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The dollar held firm against its rivals on Friday, set for its first weekly gain since mid-December on optimism about talks to end the trade war between China and the United States.
Media reports on Thursday and Friday suggested both countries were considering concessions ahead of a Washington visit from Chinese Vice Premier Liu He on Jan. 30 and 31 for talks aimed at resolving the trade standoff between the world's two largest economies.
China has offered to go on a six-year buying spree to ramp up imports from the United States in order to reconfigure the relation between the two countries, Bloomberg reported on Friday, citing people familiar with the matter.
U.S. Treasury Secretary Steven Mnuchin discussed lifting some or all tariffs on Chinese goods and suggested offering a tariff rollback during the trade discussions scheduled for Jan. 30, the Wall Street Journal reported on Thursday, citing people familiar with the internal deliberations.
Although a Treasury spokesman denied Thursday's report, the positive sentiment was enough to lift the dollar index and the three major U.S. stock indexes Friday. Following the publication of the Bloomberg story on Friday, the dollar index added to its gains rising 0.27 percent, last at 96.32.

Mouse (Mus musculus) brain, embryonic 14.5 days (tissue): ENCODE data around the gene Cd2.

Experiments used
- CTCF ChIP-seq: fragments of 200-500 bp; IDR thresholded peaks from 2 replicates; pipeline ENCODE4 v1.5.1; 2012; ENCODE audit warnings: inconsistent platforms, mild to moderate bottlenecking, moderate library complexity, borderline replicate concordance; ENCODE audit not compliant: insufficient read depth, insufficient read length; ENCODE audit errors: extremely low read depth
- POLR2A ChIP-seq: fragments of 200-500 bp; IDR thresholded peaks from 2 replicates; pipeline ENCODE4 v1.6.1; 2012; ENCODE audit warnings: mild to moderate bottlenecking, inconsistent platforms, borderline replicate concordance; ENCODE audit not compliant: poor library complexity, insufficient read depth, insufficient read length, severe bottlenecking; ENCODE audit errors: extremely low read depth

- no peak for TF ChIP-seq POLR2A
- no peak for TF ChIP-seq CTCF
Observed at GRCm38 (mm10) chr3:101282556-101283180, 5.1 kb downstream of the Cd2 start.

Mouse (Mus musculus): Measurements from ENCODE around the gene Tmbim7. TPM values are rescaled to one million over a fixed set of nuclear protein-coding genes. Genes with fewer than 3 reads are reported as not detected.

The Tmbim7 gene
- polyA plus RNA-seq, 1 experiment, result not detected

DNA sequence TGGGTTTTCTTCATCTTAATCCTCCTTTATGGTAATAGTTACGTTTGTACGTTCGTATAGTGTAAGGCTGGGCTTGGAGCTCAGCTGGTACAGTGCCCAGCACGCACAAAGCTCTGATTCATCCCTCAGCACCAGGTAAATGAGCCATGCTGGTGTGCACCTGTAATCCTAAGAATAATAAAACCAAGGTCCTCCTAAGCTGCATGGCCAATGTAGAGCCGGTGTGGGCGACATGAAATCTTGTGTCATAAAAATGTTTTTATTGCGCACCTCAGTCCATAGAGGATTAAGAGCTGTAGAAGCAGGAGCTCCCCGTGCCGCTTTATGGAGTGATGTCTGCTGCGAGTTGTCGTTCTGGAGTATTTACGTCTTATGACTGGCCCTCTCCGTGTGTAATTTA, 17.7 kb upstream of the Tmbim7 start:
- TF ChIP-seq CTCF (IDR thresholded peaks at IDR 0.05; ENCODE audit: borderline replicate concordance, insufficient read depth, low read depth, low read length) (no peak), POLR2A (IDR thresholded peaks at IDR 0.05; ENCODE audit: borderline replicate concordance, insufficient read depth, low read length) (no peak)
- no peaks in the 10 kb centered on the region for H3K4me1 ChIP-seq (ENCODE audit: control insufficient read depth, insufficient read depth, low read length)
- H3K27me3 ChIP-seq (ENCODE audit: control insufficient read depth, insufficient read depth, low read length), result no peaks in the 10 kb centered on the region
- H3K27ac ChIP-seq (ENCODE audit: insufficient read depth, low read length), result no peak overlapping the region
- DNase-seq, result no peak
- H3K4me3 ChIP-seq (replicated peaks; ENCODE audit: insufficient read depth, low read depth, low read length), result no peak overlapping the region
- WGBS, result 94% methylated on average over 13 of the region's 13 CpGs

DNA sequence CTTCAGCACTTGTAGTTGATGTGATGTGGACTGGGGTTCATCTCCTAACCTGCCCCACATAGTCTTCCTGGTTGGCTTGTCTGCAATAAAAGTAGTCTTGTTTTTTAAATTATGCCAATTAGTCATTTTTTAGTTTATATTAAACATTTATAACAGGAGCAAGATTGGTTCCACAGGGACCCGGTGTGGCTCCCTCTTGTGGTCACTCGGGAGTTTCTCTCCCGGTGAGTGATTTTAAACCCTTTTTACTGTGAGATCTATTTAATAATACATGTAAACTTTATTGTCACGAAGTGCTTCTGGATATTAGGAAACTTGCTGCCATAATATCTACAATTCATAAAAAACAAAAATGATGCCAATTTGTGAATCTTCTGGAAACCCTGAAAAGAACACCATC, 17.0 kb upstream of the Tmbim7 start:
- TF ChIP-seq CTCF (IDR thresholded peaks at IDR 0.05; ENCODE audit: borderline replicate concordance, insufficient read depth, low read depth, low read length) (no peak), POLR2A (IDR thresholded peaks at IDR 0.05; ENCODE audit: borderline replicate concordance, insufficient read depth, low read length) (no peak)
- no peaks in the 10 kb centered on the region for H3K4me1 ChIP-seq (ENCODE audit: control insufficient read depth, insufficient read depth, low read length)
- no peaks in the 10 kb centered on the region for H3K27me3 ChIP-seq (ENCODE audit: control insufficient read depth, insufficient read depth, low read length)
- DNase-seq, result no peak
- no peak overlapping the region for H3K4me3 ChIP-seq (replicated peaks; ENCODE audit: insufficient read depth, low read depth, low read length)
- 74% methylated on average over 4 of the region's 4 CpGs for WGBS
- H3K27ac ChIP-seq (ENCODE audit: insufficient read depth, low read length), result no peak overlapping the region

"Yesterday's WSJ headline concerning a possible rollback of the Trump tariffs was a setback for (the U.S. dollar/renminbi cross), and although it was subsequently denied, it had created confusion in the foreign exchange space," said Stephen Gallo, European head of foreign exchange strategy at BMO Capital Markets in London.
Stronger-than-expected U.S. industrial production numbers also helped lift the greenback. American manufacturing output increased by the most in 10 months in December, pushed up by a surge in the production of motor vehicles and a range of other goods, the Federal Reserve said on Friday.
Going into 2019, weakness in the dollar was a consensus view among currency market traders. The bet was that the U.S. central bank would stop raising interest rates and the economy would slow after a fiscal boost last year. While expectations of a U.S. rate pause have manifested in money markets, bets on policy tightening by other major central banks have also receded, giving a boost to the dollar.
Against a basket of rivals, the dollar was set to rise 0.68 percent on the week, its first positive week since mid-December. Against the euro, the dollar had strengthened 0.21 percent to $1.1371, its strongest since Jan. 4.
The pound slipped against the euro and against the dollar, trimming overnight gains, as traders wagered on a second referendum vote on Britain's EU membership.